Contrary to popular belief, Nepal has been a Hindu state for a small part of its 238 years of existence. It was officially declared a Hindu state only 44 years ago, when King Mahendra, father of Gyanendra, dissolved the first-ever elected parliament and drafted a new constitution vesting absolute powers in the monarchy. He chose as his prime minister Dr Tulsi Giri, an RSS volunteer. The RSS links with the palace has persisted ever since, gradually turning political parties wary of the duo's agenda.
Pro-democracy parties adopted secularism as their agenda in 2002, the year in which the Vishwa Hindu Mahasangh, an umbrella organisation of Hindu bodies worldwide, declared King Gyanendra the 'world Hindu emperor'. Again, VHP leader Ashok Singhal was the first foreigner King Gyanendra invited after he staged his 'coup' in February 2005. Singhal had then pledged to parade Hindus from across the world in support of the king.
The RSS-palace nexus deepened as the pro-democracy movement gathered momentum this April. The king's cabinet released a sum of Rs 49 lakh to the Vishwa Hindu Mahasangh headed by his adc Gen Bharat Kesari Simha. To this mahasangh in Birgunj several pro-VHP sadhus were invited. King Gyanendra graced the occasion, consequently portraying that the Hindutva brigade was opposed to democracy.
Indeed, the king's ruthlessness in April—and its tacit endorsement by Hindutva forces—bolstered the resolve of many to declare Nepal secular, as had been envisaged in the draft constitution following the successful democratic movement of the '90s. Under RSS pressure, though, then king, Birendra, vetoed the draft proposal. Now, sensing that the king's power was to be whittled down, and that secularism was on the agenda of the Koirala government, RSS affiliates wrote letters to all members of parliament, advising them to desist from declaring Nepal secular. But they didn't take cognisance of the letter. Prominent SPA leader Modanath Prasrit says there never existed any justification for Nepal to exist as a Hindu state. "Why, Nepal could even have been a Buddhist state, given that Buddha was born here," Prasrit told Outlook.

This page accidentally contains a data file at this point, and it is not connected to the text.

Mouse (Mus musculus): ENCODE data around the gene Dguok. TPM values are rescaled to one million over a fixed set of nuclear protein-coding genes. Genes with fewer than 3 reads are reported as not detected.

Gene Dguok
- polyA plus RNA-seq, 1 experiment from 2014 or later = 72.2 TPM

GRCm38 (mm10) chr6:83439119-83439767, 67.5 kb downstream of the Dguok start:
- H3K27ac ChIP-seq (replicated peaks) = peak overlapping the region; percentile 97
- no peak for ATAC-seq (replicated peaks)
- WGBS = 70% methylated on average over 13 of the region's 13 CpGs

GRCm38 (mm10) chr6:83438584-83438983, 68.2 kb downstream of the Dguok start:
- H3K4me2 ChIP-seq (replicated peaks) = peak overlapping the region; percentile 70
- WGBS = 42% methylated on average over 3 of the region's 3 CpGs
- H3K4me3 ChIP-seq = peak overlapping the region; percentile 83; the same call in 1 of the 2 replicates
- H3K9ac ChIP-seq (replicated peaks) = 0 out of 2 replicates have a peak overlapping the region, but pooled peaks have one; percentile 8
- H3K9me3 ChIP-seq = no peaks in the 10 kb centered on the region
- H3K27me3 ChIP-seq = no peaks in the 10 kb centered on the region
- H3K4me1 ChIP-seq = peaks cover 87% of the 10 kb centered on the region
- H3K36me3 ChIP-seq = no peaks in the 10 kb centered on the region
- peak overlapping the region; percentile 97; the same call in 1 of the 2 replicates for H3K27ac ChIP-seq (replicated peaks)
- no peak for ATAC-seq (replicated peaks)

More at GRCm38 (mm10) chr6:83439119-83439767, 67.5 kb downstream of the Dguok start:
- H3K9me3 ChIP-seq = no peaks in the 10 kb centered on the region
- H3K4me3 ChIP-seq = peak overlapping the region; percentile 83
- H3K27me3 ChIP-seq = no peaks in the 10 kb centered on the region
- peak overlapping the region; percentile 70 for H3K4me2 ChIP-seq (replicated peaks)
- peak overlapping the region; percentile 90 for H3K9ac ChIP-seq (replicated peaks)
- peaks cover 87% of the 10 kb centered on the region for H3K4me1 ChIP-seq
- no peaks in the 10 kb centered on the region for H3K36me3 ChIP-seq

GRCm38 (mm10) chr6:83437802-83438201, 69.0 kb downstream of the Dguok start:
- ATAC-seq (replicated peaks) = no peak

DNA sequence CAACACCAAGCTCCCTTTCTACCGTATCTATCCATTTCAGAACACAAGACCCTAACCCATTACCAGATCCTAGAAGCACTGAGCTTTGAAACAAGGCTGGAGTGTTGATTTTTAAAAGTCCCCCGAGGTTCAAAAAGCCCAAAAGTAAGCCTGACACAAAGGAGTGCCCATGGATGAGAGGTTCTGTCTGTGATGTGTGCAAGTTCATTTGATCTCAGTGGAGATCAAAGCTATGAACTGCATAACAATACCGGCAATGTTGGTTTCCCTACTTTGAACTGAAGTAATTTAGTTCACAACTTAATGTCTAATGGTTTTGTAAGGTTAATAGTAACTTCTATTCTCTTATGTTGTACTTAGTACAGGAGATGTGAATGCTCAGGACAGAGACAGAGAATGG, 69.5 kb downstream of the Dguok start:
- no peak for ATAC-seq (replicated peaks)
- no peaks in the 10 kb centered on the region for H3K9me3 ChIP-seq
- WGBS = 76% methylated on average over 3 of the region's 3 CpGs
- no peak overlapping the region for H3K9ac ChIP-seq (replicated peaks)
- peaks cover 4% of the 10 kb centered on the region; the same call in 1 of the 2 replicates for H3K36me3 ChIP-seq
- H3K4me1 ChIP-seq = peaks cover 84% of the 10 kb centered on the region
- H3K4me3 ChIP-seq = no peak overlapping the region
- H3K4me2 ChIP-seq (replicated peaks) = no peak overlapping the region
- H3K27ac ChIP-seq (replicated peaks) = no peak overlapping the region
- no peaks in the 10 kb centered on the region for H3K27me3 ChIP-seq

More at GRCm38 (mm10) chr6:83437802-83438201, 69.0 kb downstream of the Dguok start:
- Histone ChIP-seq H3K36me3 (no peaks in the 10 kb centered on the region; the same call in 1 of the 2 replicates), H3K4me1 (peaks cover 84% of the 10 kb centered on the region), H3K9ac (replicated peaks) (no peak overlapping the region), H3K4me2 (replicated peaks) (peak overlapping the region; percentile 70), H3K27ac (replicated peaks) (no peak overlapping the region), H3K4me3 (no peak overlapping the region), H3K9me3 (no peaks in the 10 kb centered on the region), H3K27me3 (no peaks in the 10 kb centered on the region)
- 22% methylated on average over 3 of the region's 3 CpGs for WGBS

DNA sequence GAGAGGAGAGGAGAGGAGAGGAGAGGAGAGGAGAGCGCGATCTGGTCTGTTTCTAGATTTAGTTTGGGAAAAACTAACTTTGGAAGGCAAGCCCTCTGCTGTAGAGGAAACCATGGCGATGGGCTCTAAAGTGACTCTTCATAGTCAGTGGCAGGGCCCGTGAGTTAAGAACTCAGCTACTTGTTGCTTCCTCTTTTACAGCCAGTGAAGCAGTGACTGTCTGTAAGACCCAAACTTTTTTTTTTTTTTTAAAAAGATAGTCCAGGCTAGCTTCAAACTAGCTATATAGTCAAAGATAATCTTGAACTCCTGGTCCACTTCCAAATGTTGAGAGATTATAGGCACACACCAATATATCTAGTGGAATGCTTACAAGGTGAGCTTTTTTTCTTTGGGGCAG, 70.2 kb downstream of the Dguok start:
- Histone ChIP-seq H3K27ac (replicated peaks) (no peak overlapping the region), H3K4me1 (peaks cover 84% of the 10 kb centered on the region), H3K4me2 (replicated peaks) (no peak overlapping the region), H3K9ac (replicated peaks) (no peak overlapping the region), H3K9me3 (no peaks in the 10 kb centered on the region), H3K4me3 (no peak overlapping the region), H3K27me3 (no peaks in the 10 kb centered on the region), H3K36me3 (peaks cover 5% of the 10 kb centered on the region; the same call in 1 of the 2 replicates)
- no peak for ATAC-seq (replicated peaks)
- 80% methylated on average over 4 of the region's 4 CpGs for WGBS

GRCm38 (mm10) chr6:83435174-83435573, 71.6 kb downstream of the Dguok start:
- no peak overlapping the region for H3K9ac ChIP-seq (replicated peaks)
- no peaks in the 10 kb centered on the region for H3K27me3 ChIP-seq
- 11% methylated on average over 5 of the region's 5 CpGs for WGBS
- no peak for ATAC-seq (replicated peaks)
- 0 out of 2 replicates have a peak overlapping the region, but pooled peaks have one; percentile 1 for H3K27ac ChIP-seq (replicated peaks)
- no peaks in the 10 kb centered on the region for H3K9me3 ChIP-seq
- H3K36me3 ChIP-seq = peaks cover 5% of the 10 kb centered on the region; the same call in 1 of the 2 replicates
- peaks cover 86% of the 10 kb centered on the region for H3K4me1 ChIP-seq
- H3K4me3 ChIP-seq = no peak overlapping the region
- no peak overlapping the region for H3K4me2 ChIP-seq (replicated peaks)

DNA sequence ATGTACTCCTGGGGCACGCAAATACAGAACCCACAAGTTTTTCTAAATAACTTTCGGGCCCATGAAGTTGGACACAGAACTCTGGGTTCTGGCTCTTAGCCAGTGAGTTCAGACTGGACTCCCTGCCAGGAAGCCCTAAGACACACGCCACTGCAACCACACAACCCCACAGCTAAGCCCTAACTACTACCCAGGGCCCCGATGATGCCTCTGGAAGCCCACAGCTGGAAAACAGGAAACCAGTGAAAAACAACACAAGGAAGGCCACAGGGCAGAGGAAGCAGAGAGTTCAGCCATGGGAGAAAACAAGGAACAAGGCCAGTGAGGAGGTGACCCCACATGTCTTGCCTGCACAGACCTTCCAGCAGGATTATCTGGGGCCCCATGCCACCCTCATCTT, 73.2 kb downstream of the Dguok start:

Yet, there are people outside the Hindutva brigade who feel the government's declaration was hasty. "The task of turning Nepal secular should have been best left to the proposed constituent assembly," points out Swami Ananda Arun, who heads the Osho Mission in Nepal. "I, however, feel a state like ours should be declared secular as certain sections of the humanity are being treated worse than Dalits."
Others fear in the changing political climate, secularists (read Maoists) could sway to the extreme, and vent their contempt against religion. Says Dr Sanjeev Uprety, a philosophy professor in Tribhuvn University, "I support the concept of secularism, but its negative interpretation might instigate (secular) fanatics to attack temples and slaughter cows." Minority groups, however, are not worried about a secular backlash. As Dr K.B. Rokaya of the National Council of Churches in Nepal says, "There should be religious freedom in the country and its people should have right to adopt any religion of choice."
Such statements have sparked fears that secular Nepal might decide to revoke the existing ban on religious conversion. This could politicise religion, provide the impulse for competitive religiosity. As Chintamani Yogi, principal of Hindu Bidhyapith, says "Under secular Nepal missionary activities could flare up and age-old harmony among various religious groups in the country could be endangered."
This isn't to say that anti-secular Hindu groups ought not to be curbed. But instead of busting their network, the government has opted for a softer option of declaring Nepal secular. This change in nomenclature could only bolster the Hindutva forces.